The supporting cast are also up to the task of replacing Laura Dern and Sam Neill. Future Oscar winner Julianne Moore gives a fresh performance as Malcolm's girlfriend Dr. Sarah Harding while VInce Vaughn plays the mutli-skilled photographer Nick Van Owen. Much of the frustration with the characters centered on the addition of Vanessa Lee Chester as Ian Malcolm's daughter. While Michael Crichton's sequel novel included two adolescent characters just like in JURASSIC PARK, film audiences were not as forgiving to this new character. I understand the on the nose inclusion of the character being a gymnast and then using those skills to fight back some dinosaurs, but it is all in good fun. The mere fact that these humans could fight off the vicious creatures populating Isla Sorna already requires a great amount of suspension of disbelief, so why is the gymnastic skill such a stretch?

What really struck me on repeated viewings of this film is just how similar Rafe Spall and Ted Levine's characters in JURASSIC WORLD: FALLEN KINGDOM are compared to Arliss Howard and the late Pete Postlethwaite's roles in THE LOST WORLD. Playing a greedy businessman related to John Hammond and a big game hunter contracted to retrieve the dinosaurs respectively, Howard and Postlethwaite feel like two dimensional caricatures here but ones that could have easily appeared in an Indiana Jones film. They are representative antagonists whose sole purpose is to get the film from point A to point B. They serve their purpose and the movie is able to move along. David Koepp's screenplay feels like broad strokes designed to showcase the technological advancements made in the short years between filming of JURASSIC PARK and this film. I can forgive the lapses in logic or character depth as that is not what THE LOST WORLD: JURASSIC PARK was meant to be.

What we do have is masterful work from the late Stan Winston who blended animatronics and CGI to even more convincing effect than in the first movie. JURASSIC WORLD and it's sequel employed so much CGI that any tangibility to the dinosaurs was gone and reduced the tension three fold. In THE LOST WORLD: JURASSIC PARK, set pieces like the trailer dangling from the cliff or the big game hunt sequence are absolutely thrilling. Say what you will about any other element of this movie, but there are genuine moments of suspense here where you grip your seat in anticipation of what will happen to the characters next. Even the concluding arrival of the dinosaurs in San Diego is one of the best action sequences of Steven Spielberg's career and on par with the reveal of the shark at the end of JAWS.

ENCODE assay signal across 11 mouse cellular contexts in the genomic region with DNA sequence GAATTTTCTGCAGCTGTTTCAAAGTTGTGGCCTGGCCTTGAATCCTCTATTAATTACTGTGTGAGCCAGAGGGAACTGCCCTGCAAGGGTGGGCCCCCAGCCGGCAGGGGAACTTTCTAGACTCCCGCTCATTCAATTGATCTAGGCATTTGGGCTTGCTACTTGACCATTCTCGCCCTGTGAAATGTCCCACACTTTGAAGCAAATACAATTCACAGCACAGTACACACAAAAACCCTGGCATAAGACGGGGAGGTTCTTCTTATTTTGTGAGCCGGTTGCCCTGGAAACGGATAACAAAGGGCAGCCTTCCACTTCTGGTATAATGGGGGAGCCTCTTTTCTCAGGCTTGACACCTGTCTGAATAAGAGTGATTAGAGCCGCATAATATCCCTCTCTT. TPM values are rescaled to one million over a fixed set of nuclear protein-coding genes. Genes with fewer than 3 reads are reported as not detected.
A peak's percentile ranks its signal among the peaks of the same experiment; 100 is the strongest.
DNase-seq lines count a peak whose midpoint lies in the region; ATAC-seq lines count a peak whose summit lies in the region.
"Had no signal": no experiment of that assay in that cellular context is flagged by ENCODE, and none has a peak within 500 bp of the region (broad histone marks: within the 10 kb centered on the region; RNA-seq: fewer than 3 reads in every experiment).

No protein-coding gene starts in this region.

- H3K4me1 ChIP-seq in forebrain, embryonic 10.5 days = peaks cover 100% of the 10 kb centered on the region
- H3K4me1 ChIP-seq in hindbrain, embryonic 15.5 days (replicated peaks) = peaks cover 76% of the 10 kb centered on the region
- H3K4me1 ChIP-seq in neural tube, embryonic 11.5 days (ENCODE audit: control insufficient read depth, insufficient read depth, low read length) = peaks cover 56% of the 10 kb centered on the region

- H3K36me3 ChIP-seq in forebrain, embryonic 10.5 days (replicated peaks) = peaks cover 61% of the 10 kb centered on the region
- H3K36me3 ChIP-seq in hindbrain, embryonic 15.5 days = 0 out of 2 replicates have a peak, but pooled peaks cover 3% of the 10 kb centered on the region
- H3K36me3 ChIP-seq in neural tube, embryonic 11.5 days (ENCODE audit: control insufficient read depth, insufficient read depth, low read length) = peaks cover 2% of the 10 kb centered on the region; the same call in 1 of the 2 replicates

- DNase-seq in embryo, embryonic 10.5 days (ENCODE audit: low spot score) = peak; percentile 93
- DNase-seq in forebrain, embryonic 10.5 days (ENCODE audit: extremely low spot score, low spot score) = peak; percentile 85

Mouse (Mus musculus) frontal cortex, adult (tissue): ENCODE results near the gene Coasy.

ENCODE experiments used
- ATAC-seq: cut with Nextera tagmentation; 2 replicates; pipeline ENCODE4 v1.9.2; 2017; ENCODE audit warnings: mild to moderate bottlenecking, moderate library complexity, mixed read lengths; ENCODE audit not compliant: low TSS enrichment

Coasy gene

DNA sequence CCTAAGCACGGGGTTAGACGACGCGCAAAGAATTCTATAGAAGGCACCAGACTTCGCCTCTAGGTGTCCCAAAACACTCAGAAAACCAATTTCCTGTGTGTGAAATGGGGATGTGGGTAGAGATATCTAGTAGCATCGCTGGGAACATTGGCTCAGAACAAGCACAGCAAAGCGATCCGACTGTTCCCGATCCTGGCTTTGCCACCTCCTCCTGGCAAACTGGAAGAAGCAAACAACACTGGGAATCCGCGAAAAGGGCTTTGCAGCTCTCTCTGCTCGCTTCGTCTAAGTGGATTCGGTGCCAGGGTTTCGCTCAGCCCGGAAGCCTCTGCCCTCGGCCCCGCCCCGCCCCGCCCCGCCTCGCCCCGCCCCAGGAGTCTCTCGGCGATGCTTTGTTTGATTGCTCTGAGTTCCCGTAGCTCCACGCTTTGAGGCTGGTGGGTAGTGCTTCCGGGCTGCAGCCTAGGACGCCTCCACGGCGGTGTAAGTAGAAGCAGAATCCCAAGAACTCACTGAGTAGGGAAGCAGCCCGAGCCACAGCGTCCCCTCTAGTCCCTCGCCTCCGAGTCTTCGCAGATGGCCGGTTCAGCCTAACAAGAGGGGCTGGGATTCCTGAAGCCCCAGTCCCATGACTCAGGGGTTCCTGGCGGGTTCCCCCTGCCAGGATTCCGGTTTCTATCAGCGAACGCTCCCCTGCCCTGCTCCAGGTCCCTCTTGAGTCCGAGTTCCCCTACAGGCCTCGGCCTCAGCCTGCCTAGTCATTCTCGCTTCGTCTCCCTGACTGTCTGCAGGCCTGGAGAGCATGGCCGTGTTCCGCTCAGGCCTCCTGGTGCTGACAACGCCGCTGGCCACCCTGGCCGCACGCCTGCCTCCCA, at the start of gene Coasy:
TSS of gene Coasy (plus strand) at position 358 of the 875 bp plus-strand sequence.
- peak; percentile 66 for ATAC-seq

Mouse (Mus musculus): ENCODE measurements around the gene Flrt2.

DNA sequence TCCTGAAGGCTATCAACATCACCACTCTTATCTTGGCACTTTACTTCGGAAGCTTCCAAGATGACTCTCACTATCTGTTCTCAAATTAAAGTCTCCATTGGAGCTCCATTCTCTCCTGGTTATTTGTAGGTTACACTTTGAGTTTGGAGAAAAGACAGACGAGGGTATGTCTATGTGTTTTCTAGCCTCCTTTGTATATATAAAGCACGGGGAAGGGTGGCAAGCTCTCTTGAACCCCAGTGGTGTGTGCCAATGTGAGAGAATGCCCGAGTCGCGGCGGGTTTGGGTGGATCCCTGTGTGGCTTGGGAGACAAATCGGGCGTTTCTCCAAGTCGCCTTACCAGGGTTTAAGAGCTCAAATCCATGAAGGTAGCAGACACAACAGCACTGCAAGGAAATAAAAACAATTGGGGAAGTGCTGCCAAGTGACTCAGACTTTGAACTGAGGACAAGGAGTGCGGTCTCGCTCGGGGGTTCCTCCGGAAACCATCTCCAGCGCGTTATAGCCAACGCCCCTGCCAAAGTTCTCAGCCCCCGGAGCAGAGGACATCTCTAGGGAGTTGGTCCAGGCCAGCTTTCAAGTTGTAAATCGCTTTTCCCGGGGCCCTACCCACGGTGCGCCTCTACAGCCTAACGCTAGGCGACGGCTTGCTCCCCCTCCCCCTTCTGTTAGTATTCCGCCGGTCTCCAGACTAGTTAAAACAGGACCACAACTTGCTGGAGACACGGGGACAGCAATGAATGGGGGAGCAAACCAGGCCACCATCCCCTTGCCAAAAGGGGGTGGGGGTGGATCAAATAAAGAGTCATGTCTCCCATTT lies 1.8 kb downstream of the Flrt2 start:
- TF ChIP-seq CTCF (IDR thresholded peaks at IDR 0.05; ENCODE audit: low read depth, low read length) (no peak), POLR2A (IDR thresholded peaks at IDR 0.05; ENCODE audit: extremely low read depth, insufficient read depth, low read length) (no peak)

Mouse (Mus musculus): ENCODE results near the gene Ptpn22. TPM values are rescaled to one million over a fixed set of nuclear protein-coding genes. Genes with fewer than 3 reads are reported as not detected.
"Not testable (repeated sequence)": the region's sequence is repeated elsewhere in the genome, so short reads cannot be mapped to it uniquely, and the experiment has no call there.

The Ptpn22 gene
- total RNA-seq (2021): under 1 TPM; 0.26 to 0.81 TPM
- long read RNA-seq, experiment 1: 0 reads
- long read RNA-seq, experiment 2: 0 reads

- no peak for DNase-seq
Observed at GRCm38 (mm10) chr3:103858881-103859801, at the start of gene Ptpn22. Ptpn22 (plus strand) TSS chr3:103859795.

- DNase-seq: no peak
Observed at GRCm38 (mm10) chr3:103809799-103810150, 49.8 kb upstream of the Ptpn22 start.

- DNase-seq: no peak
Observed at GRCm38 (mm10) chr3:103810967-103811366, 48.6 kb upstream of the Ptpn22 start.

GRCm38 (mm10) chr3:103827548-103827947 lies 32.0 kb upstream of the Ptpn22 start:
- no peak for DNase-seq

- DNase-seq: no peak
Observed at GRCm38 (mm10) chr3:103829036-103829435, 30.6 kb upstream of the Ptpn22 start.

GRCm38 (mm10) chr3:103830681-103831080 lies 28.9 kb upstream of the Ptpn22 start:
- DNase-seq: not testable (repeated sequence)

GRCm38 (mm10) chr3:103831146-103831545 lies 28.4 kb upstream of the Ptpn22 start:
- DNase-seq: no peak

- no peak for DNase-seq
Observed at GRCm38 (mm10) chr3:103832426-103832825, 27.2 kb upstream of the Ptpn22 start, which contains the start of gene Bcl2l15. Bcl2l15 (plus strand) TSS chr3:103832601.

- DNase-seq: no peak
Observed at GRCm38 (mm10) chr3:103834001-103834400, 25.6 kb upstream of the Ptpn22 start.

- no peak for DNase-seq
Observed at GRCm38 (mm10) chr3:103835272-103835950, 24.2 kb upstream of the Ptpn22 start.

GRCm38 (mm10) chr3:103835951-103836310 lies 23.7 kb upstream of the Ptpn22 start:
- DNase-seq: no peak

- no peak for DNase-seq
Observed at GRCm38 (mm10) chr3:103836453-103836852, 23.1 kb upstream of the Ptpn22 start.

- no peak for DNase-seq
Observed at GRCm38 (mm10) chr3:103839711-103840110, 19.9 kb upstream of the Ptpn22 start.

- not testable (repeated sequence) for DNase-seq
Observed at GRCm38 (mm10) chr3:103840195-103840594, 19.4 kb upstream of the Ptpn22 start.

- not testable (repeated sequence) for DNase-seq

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From the stirring John Williams score to the innovative special effects, THE LOST WORLD: JURASSIC PARK replaces the cautionary science fiction tale of the first movie with a roller coaster sequel chock full of set pieces and not much else. In an era where that is the status quo for summer fare, THE LOST WORLD: JURASSIC PARK is a prime example of unattainable expectations. I have thoroughly enjoyed each film in the franchise for varying reasons, but of all the sequels, THE LOST WORLD remains the most in line with Spielberg's original style and tone. As much as it pales compared to the first movie, THE LOST WORLD: JURASSIC PARK, when judged on it's own merits, is a vastly underrated movie. If you are looking for fun, brainless pulp entertainment, you could do worse than this movie.

Oh, and if you have any suggestions for The UnPopular Opinion I’m always happy to hear them. You can send along an email to [email protected], spell it out below, slap it up on my wall in Movie Fan Central, or send me a private message via Movie Fan Central. Provide me with as many movie suggestions as you like, with any reasoning you'd care to share, and if I agree then you may one day see it featured in this very column!
Source: JoBlo.com